In your Public Discourse column responding to Mundy’s article, you begin with the observation that changes in our marriage laws may be a “later-stage symptom of the general deinstitutionalization of marriage rather than, as many assert, a cause of it.” Please explain.

Marriage has undergone lots of changes already, including subtle but monumental shifts in its purposes and what people expect from it.

When I think about what has already altered marriage profoundly, I think about the Industrial Revolution and subsequent urbanization — a process whereby children became net consumers rather than producers, and hence it became more attractive to have fewer children. So, between 1800 and 1900, average fertility had already fallen by half, although still well above where it is today. I think about the wide access to still newer technologies — hormonal contraception and its accompanying leap in non-marital sexual behavior, as well as artificial reproduction.

So technology has had a notable influence on altering one of the long-standing purposes of marriage: the bearing and raising of children and, thus, the reproduction of society. Viewed that way, same-sex marriage thus stands in a long line of ideas that have signaled marriage becoming less central to adult life, less about reproduction and, hence, more about sexual expression.

And yet same-sex marriage is different than those other changes, in that it involves a shift not in meaning but in the very structure of the historic marital form — one man and one woman, something that cultural and legal arguments about interracial marriage did not question.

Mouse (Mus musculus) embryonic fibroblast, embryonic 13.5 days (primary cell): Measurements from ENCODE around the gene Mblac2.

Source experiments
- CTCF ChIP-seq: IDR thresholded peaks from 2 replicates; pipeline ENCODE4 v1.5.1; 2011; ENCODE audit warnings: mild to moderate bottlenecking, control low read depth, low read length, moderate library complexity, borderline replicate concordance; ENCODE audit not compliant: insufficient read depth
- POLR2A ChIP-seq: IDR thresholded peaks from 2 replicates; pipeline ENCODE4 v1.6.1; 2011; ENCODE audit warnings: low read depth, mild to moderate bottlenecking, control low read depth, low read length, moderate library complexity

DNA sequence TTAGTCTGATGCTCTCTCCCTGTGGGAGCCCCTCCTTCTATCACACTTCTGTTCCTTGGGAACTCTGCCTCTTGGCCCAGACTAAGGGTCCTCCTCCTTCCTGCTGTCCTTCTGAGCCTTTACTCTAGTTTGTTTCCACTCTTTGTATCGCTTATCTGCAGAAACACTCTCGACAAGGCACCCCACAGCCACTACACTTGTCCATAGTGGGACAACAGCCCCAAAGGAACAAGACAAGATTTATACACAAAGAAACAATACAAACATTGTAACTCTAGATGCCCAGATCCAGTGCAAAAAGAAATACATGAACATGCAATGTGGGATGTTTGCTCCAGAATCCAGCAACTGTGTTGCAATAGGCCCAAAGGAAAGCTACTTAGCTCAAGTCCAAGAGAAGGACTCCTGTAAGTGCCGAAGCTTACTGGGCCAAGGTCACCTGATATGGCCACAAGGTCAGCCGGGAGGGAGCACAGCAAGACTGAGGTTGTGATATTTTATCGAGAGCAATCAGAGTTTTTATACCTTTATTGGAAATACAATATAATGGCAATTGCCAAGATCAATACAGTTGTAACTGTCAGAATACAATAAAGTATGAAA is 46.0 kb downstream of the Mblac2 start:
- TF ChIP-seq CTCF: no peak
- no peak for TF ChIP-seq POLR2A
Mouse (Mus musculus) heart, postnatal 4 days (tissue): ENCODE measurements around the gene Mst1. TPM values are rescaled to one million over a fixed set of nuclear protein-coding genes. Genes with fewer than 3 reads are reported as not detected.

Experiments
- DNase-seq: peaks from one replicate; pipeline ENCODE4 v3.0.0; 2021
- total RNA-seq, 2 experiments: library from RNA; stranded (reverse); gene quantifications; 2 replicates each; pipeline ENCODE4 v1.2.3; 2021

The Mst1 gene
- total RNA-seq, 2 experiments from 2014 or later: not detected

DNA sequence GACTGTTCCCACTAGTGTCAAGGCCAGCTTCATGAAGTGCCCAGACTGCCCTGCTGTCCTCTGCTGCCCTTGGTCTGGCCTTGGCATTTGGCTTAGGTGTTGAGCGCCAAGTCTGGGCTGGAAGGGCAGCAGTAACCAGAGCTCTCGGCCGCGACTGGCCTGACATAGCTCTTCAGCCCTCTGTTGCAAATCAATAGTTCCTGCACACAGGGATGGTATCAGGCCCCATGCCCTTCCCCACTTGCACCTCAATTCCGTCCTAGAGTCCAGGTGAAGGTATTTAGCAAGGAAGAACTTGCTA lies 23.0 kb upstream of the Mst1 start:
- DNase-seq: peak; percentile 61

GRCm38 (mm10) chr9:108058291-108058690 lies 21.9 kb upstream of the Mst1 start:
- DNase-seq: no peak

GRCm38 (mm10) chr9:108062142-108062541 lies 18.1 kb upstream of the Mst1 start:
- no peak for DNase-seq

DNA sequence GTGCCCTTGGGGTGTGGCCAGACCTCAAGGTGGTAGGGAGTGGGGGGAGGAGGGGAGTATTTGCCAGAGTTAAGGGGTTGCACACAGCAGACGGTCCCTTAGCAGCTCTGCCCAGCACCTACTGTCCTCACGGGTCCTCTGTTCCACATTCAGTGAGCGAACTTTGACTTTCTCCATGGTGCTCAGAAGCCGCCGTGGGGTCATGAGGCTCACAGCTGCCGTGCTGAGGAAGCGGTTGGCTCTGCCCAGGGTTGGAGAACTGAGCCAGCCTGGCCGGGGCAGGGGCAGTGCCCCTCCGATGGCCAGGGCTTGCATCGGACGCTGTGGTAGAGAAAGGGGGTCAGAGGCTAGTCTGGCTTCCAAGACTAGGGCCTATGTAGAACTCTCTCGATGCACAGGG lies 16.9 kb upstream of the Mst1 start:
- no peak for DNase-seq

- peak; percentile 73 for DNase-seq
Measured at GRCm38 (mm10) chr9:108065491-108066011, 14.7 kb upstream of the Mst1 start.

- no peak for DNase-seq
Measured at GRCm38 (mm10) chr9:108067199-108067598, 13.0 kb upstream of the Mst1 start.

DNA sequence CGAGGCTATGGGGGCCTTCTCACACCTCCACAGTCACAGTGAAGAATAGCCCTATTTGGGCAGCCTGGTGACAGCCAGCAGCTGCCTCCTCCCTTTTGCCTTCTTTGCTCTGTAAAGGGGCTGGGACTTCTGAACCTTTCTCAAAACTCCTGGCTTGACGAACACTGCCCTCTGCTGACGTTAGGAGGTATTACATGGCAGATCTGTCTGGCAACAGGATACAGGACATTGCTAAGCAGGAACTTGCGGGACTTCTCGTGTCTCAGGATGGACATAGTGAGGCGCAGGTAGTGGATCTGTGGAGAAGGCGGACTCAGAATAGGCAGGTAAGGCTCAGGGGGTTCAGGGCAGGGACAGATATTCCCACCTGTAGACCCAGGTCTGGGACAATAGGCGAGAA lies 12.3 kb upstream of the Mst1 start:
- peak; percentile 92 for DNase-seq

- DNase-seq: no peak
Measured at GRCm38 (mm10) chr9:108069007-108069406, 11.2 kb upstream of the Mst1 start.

When the U.S. Supreme Court agreed to rule on the constitutionality of the Defense of Marriage Act and Proposition 8, briefs were filed that outlined research findings on same-sex “marriage.” But you state that we are “years away from gathering quality longitudinal, nationally representative data” on such matters. Should we ignore this research?

No, we shouldn’t ignore what exists — and no one has, including me — but we should resist any strong claims that we know without a doubt how same-sex marriage will function or how same-sex parenting has worked because the science is comparatively new.

We can and do know some things, but the ceiling is pretty low on what can be known about such small populations with considerable confidence. Not every interesting and compelling research question has great data that squarely addresses it to the satisfaction of a wide spectrum of social scientists.

I reasoned in a brief that — given the state of social science on this subject — we should yield to caution and avoid making significant legal changes to the institution of marriage.


Social scientists have noted that lesbian couples typically have intense short-lived relationships. Meanwhile, homosexual men are more likely to have an array of partners, even in long-term relationships, and some have adopted the term “monagamish” to describe this permissive ethos. Why is this data relevant to the marriage debate?